Integrating mental health care into primary care will require big changes

Integrating mental health care into primary care will require big changes
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Imagine a visit to your primary care doctor that did as much to assess and treat your mental health as it did your physical health. How would such an encounter differ from the ones most of us are accustomed to? Your doctor would ask about your mental wellbeing along with questions about your diet, exercise, lifestyle choices and social behaviors such as smoking. He or she would integrate behavioral health counseling into your physical health care, providing guidance so you can self-manage your medication, nutrition and exercise. 

Under this scenario, a physician’s primary care practice would be fluent in behavioral health clinical guidelines and standards of care, confident in clinical decisions, and deeply familiar with the community social supports available to patients. 

Sounds great, doesn’t it? A growing body of research gives us good reason to think it would be. Unfortunately, making this scene a reality for primary care patients across the country is much more complicated than adding a few questions to physicians’ typical script. For example, while patients interact directly with a practice’s reception staff, physicians and other health care providers during their visit, there is a whole back-end infrastructure that patients may not be aware of that enables the practice to function — from billing and coding protocols to electronic medical records systems to care management platforms — that often isn’t built to support behavioral health care integration.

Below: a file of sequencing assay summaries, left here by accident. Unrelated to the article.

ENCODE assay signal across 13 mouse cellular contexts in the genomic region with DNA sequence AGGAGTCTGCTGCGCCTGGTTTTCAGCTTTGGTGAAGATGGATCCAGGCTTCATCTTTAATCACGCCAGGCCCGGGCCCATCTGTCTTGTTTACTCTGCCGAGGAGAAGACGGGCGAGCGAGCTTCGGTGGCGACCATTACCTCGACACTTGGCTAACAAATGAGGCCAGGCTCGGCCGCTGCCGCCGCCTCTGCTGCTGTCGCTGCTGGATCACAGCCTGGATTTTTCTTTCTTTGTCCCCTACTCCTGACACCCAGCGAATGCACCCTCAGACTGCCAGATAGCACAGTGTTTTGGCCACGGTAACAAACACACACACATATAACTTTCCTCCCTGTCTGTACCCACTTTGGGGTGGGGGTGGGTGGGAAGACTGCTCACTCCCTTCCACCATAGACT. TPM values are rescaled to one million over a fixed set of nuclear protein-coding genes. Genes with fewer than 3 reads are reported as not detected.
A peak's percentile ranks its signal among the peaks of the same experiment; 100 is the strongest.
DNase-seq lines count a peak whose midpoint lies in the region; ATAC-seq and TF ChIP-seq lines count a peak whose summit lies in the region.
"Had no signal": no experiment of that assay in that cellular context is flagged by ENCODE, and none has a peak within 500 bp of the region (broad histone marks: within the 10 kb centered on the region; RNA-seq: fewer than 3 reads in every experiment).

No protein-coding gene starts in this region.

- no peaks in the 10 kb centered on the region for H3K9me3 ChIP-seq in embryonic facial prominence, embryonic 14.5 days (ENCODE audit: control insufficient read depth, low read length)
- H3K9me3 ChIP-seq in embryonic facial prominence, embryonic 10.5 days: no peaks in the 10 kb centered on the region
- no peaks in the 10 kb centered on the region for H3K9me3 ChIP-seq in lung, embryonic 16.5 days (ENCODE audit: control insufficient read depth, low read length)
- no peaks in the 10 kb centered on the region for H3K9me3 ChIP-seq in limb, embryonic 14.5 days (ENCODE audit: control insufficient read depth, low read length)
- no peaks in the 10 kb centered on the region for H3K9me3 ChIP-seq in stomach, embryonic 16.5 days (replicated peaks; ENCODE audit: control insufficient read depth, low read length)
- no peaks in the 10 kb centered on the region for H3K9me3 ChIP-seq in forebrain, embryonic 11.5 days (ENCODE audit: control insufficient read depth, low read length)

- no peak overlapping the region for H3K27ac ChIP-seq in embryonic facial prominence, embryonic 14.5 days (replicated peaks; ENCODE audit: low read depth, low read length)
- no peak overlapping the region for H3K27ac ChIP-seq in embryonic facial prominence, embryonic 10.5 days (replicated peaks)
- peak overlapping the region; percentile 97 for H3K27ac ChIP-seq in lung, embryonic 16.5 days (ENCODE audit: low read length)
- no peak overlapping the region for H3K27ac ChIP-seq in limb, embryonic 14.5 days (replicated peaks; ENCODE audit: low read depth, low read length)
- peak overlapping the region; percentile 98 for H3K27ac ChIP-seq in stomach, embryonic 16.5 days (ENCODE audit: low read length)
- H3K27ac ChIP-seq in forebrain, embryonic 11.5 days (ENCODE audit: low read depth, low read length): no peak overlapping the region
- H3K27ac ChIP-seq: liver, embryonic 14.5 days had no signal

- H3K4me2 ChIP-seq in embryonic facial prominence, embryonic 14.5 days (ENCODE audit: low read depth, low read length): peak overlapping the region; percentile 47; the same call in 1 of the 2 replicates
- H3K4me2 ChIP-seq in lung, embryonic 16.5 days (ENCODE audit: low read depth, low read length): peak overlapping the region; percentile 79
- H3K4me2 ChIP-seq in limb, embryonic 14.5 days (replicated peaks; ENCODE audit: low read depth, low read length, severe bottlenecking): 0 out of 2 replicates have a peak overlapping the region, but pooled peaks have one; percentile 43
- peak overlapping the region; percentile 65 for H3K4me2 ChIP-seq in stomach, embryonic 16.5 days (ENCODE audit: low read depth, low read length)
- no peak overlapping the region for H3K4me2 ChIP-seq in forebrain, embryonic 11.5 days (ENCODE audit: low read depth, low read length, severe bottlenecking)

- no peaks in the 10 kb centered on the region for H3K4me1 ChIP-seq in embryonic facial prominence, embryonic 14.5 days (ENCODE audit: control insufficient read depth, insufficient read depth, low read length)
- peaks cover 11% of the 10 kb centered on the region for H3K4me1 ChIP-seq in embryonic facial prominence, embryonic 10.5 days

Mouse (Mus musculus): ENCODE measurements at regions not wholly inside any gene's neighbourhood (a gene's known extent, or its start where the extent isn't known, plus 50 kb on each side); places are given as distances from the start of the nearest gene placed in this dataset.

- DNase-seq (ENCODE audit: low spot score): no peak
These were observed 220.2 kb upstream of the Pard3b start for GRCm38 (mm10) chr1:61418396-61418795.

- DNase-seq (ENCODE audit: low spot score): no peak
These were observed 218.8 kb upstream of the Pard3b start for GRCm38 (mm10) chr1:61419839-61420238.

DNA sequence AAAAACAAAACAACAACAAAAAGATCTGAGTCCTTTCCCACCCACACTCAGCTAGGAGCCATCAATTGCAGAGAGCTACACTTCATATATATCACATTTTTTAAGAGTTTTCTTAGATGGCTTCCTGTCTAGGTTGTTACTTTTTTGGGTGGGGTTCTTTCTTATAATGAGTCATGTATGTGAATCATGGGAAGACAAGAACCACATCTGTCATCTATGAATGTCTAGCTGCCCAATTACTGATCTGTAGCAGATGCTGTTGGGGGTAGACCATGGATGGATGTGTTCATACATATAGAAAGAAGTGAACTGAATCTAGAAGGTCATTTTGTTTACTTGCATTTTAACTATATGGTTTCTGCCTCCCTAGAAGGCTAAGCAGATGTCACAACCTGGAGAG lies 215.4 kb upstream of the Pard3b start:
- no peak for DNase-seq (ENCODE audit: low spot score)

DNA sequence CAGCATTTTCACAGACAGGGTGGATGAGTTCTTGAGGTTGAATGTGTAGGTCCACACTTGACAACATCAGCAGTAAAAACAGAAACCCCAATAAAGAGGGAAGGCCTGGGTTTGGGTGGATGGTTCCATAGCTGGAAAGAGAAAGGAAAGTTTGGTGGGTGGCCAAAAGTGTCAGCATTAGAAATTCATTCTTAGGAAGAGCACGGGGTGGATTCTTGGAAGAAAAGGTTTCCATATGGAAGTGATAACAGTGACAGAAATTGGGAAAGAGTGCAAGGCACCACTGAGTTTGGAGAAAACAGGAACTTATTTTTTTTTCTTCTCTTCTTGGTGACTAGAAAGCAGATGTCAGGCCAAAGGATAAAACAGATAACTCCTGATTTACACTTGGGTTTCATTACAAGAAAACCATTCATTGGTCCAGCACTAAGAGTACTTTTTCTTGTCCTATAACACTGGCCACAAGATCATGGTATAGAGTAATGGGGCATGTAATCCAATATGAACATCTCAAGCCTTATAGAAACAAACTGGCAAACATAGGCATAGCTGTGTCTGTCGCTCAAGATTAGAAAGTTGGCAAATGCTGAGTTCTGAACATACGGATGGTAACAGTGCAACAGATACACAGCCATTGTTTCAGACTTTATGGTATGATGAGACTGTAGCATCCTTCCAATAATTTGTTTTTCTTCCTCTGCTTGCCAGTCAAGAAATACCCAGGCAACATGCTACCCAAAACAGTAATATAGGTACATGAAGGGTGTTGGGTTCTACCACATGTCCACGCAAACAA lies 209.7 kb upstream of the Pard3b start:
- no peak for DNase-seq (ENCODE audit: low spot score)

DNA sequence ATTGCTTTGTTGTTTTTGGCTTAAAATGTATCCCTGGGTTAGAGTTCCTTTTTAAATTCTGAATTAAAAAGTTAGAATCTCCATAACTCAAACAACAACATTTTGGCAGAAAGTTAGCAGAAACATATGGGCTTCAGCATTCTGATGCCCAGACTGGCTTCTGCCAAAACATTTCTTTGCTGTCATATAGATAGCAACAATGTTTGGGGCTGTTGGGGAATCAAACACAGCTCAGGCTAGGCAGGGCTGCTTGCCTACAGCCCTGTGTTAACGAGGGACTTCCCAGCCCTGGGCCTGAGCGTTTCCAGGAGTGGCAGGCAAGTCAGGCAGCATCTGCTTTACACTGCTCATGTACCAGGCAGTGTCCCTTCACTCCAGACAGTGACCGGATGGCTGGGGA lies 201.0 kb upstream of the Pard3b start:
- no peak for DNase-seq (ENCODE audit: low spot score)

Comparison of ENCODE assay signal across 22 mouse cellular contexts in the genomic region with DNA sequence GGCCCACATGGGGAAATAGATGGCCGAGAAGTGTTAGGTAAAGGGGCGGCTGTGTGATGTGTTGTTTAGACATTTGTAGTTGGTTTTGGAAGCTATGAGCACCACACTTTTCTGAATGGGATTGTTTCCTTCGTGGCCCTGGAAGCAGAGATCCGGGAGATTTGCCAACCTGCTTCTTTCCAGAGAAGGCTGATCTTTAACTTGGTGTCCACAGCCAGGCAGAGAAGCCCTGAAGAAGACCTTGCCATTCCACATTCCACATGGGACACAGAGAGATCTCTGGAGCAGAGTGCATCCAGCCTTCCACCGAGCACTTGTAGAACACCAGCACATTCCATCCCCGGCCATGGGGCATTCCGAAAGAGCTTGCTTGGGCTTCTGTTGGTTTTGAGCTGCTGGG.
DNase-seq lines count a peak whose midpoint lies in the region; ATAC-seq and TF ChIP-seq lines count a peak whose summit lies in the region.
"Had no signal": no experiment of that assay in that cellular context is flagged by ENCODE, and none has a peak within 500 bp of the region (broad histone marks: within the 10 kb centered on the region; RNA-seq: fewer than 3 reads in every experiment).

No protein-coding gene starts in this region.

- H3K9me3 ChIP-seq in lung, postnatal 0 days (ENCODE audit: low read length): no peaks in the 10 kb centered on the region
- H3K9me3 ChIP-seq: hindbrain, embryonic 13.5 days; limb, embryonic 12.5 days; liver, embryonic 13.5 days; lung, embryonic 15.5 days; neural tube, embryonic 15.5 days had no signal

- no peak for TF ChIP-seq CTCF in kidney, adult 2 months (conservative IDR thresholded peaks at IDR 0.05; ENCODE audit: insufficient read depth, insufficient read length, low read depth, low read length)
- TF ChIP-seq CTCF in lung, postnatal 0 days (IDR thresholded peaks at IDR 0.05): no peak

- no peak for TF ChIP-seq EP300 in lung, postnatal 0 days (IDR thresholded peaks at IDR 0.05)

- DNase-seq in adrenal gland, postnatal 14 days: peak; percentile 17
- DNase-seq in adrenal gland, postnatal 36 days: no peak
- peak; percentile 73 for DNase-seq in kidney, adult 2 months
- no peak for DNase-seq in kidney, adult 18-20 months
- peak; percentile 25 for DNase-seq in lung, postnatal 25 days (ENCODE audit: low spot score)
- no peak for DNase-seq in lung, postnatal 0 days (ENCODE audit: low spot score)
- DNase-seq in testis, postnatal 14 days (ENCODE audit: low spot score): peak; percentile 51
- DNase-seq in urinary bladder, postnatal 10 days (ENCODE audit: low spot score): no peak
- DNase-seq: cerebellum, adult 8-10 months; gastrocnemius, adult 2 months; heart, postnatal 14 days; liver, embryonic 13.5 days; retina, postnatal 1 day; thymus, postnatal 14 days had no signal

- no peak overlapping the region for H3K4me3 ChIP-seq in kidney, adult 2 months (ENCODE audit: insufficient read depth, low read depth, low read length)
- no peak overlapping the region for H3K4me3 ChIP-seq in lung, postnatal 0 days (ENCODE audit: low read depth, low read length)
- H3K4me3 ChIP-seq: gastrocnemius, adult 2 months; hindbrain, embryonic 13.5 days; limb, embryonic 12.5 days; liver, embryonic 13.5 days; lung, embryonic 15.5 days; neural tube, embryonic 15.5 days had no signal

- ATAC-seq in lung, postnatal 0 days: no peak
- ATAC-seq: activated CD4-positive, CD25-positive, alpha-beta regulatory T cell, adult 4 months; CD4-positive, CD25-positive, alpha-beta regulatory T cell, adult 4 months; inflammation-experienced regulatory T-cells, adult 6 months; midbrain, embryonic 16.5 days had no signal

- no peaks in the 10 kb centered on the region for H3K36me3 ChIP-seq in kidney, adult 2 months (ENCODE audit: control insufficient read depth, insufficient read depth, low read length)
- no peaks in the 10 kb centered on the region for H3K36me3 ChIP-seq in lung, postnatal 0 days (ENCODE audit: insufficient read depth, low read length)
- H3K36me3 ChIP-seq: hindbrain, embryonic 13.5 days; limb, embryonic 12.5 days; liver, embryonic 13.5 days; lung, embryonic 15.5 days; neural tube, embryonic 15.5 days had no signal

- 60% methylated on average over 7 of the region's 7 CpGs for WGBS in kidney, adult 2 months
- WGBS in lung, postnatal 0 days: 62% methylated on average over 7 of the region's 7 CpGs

Still, I know that the integration of mental health care into primary care is possible, in part because we’re making strides in this direction in New York at both the state and city levels, and in part because it’s a health industry-wide goal that’s too important to give up on.

In my roles as a public health leader, practitioner, professor and researcher, I have focused on reconceptualizing and transforming community-based health care delivery systems. Plenty of primary care physicians are reluctant to change how they operate in order to integrate behavioral health care into their practices. This is understandable; doing so would involve developing a familiarity with new assessments,  medications, diagnoses and treatment styles — a new way of practicing the craft that they have honed for decades. The overhead for accommodating these changes, in addition to the back-end system changes mentioned above, is significant and often prohibitive. What will catalyze such systems-level seismic shifts in motion?

Policy has a role to play. As our country’s health care system — and especially legislation  regarding its financing — continues to evolve at the federal, state and local levels, incentives to integrate mental health care into primary care must be baked into health care financing structures. New York is demonstrating how this might be done. The state’s Office of Mental Health is building incentive structures to encourage primary care providers to adopt the Collaborative Care Model, or the integration of behavioral health services into the primary care setting. The Collaborative Care Medicaid Program, launched in the state in 2015, offers primary care providers a method of financial sustainability to integrate behavioral health care into the primary care setting through supplemental monthly payments at a specified case rate.